Kata is a Japanese word that means ‘form’. It is most often used in the context of Japanese martial arts, referring to a choreographed set of movements that are repeated over and over again to build muscle memory. Practising kata consistently and deliberately forms a habit and develops new skills.
Many organisations worldwide focused their Improvement efforts using Lean tools and techniques learned from Toyota. However much of the improvements made were not sustainable and did not match the success seen at Toyota.
This led Mike Rother to study Toyota in depth, to try to understand if there was something specific that they were doing that drove their success.
Rother focused on learning how the company developed solutions, rather than the specifics of the solutions. To do this, he focused on two key questions:
- What are the unseen managerial routines and thinking that lie behind Toyota’s success with continuous improvement and adaptation and why can they keep going and sustain this when others cannot?
- How can other companies develop similar routines and thinking in their organisations?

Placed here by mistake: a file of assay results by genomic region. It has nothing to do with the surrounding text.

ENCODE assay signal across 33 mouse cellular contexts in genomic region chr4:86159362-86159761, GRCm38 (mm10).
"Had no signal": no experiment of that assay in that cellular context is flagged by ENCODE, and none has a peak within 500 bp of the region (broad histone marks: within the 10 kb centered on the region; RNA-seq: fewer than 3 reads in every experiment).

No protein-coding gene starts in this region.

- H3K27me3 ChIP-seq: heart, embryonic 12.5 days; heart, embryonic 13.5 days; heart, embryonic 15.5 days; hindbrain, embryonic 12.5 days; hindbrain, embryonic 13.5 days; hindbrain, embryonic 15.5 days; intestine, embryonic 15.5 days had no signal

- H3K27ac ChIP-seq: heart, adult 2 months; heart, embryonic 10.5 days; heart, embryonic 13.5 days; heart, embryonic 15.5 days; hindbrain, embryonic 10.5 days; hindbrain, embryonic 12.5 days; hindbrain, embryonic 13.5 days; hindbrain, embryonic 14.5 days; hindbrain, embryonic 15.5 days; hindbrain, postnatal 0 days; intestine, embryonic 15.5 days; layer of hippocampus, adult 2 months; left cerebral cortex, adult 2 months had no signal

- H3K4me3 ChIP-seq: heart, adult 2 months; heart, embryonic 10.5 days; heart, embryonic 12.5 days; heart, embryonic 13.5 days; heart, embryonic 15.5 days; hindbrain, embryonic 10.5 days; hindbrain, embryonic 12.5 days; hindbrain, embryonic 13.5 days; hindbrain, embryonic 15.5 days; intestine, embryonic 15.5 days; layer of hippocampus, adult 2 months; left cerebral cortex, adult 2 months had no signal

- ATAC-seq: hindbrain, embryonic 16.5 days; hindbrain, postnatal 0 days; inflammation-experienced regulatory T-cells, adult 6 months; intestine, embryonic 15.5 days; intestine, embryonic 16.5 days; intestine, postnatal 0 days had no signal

Rother observed that Toyota managers followed a consistent pattern of thinking processes and coaching behaviours and recognised that the Toyota managers’ approach to problem-solving is a scientific pattern of thinking and behavior.
Rother outlined this scientific approach as a four stage model, described as “Improvement Kata” and observed that while every manager has their own way of implementation, the pattern generally follows these four steps.
He recorded those processes and behaviours, termed Toyota Kata and popularised them in the seminal book Toyota Kata: Managing People for Improvement, Adaptiveness and Superior Results published in 2009